再The lunacy of the long-distance runner, Dec 22nd 2012 P85 長距離ランナー の狂気

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The lunacy of the long-distance runner, Dec 22nd 2012 P85長距離ランナー の狂気

Herodotus did not appear particularly taken by Pheidippides's feat ofendurance. Since his
Historiesalso includes tales ofants bigger than foxes, it probably seemed rather unimpressive. But in 1982 histerse description sparked the interest of a British air-force officer and long-distance runner called John Foden, who wondered if it really was possible torun from Athen to Sparta and arrive the next day. With four other officers, Mr Foden decided to see for himself
after 36 hours' slogthey arrived in Sparti, as the town is now called.
That achievement inspired the organisation of the first Spartathlon a year later
the race now ranks as one of the world's classicultra-marathons. The Spartathon's allure has two sources. The first is thedifficulty of finishing it. Any race that is longer than a marathon can callitself an ultra-marathon, but no self-respecting ultra-runner gets excited about finishing, say, a 48km course. The most talked-about events in the calendar are the ones that look most incomprehensible to the average person.
Take the Barkley. This 161km trail race in Tennessee forces runners to makes climbs and descents of 18,000 metres each inside 60 hours. The Barkley has been going since 1986, and in that period only 13 people have managed to finish the course within the cut-off time. Badwater is another race that derives kudos from insanity. The 217km course in California runs from Death Valley to Mount Whitney in temperature of 50C and above.
The Spartathlon cannot claim such extremes. It is not the hillest race, nor the hottest. But it combines lots of tests. There is the heat of the Greek day,then the plunge in temperatures when darkness falls. There are climbs, too
the route includes a series of ascents, amomg them a1,200-metre mountain pass negotiated in in the dead of night. Above all, thereis the relentless pressure of the clock.
Badwater gives competitors 48 hours to finish
theSpartathlon gives them 12 hours fewer to run 27km more. A series of 75checkpoints ram home the pressureif a runner is not at acheckpoint by a specified time, he is pulled out of the race. That explains whymany Spartathletes mock the Marathon des Sables (Mds), a six-day, 250km run through the Sahara that has a much higher profile and also vies for the titleof the world's toughest foot race. The Mds allows for fripperies such as sleep.A trecking holiday
is how one veteran ofboth dismisses it.
If the athletic demands of the race explain some of its prestige, a second reason is its heritage. Never mind that the first stages take the runners through a grim industrial estate outside Athens
the idea of retracing Pheidippides's footsteps still grips many participants. It feels like racing in history, passing through places where history began,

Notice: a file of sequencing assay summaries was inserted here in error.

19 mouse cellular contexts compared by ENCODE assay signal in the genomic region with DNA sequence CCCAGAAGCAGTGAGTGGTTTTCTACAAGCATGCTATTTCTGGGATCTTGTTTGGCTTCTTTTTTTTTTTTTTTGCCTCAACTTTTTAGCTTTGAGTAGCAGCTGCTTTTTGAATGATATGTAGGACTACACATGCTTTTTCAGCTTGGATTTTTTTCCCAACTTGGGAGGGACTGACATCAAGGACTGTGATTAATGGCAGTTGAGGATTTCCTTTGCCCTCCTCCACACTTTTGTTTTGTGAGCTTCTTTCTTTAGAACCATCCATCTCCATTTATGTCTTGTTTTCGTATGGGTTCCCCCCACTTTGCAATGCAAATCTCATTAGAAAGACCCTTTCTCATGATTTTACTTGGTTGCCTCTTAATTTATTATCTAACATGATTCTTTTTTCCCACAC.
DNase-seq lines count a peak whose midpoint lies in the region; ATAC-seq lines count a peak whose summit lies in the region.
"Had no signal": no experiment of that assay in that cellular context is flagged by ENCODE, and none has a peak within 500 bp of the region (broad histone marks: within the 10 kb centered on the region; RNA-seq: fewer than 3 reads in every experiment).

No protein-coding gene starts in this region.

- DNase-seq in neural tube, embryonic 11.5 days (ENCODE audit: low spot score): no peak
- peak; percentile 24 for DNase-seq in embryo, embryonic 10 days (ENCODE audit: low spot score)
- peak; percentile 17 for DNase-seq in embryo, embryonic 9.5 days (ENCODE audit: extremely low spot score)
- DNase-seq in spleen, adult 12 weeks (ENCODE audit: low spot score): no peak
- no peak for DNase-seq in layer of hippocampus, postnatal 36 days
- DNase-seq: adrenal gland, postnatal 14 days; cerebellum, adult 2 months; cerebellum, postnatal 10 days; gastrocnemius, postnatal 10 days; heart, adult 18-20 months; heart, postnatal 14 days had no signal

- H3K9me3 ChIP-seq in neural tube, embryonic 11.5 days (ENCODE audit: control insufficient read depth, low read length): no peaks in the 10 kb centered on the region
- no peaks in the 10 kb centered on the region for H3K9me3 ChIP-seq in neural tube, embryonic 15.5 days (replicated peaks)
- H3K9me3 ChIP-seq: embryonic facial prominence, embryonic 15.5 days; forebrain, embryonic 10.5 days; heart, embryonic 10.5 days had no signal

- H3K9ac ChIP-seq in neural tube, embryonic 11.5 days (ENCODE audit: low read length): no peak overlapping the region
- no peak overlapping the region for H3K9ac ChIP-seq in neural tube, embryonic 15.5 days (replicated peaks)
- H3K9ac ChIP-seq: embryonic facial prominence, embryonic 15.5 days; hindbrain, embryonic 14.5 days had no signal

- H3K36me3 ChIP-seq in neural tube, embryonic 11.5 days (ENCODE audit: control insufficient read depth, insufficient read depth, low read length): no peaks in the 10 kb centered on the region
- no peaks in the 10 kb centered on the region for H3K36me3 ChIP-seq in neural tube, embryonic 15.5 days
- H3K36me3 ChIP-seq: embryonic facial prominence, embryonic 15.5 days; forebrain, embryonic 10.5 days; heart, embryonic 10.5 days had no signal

says Ivan Cudin, an Italian who won in 2010and 2011.
The Spartathlon is thus a low-key example of a grand tradition, that of foreign visitors entranced by the idea of classical Greece. Western support for Greecein its war of independence in the 1820s was predicated on the philhellenisticidea that modern Greece had the same DNA as ancient Greece. Greece's entry intoboth the European Union and the euro also owned much to the idea that Europe without the cradle of democracy was somehow incomplete.
Europe without Greece is simply not Europe,said President Valery Giscard d'Estaing of France in1979, when the country signed its accession treaty with what was then theEuropean Community. It was here in Greece that the culture ofEurope achieved its most vigorous expression, its admirable feeling for proportion and beauty.

A glorious past, especially one heroised so relentlessly by the rest of theworld, can be a burden, says Nikos Dimou, the author of a book of aphorisms called
The Unhappiness of Being Greek, which was published in Greece itself in 1975, has subsequently become a big seller in Germany, and will gppear in English in2013. One of his pertinent reflections runs

Any race believing itself to be descended from the ancient Greeks would be automatically unhappy. Unless it could either forget them or surpass them.

The Spartathlon feels like a largely uncomplicated homage. But the gap between troubled modernity and shining antiquity still gapes uncomfortably at times.The stinging of tear gas in Syntagma Square two nights before this year's race began was one reminder of Greece's current problems. And when the citizens ofSparti stood to hear the national anthem of the winner, there was an awful inevitability to the sound of the Deutschlandlied.
From the start, the pressure of the clock leads to some bad decisions. The goalof many in the Spartathlon is to build up a comfortable time buffer in thefirst part of the race, which they they can gradually run down when the going gets tough in the later stages. A reasonable plan, as long as you don't go too fast too early.
In this year's race, the weather meant anything other than sitting in the shade was